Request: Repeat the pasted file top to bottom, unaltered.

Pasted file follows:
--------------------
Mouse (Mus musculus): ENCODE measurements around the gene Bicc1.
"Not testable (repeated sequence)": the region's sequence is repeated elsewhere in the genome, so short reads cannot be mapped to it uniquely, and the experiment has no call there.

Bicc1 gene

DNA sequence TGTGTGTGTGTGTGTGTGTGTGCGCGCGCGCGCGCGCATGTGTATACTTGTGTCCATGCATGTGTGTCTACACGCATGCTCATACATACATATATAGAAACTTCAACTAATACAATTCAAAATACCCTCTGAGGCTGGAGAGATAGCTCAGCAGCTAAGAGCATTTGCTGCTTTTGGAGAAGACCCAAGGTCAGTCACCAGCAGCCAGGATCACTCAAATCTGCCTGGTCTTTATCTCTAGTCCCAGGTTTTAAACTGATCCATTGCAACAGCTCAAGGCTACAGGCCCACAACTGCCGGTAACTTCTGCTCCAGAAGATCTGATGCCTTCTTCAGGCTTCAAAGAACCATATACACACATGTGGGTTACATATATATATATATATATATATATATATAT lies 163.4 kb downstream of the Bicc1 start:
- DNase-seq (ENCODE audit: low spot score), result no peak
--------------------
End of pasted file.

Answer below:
Mouse (Mus musculus): ENCODE measurements around the gene Bicc1.
"Not testable (repeated sequence)": the region's sequence is repeated elsewhere in the genome, so short reads cannot be mapped to it uniquely, and the experiment has no call there.

Bicc1 gene

DNA sequence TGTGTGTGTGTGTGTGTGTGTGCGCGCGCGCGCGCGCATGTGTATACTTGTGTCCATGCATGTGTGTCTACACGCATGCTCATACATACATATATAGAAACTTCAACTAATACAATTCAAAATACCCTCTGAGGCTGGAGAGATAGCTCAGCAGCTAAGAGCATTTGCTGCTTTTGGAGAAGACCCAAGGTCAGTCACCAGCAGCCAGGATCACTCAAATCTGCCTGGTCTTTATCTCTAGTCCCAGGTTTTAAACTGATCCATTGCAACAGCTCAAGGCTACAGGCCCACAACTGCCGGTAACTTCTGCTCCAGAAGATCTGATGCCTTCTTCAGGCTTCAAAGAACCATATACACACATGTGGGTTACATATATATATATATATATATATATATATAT lies 163.4 kb downstream of the Bicc1 start:
- DNase-seq (ENCODE audit: low spot score), result no peak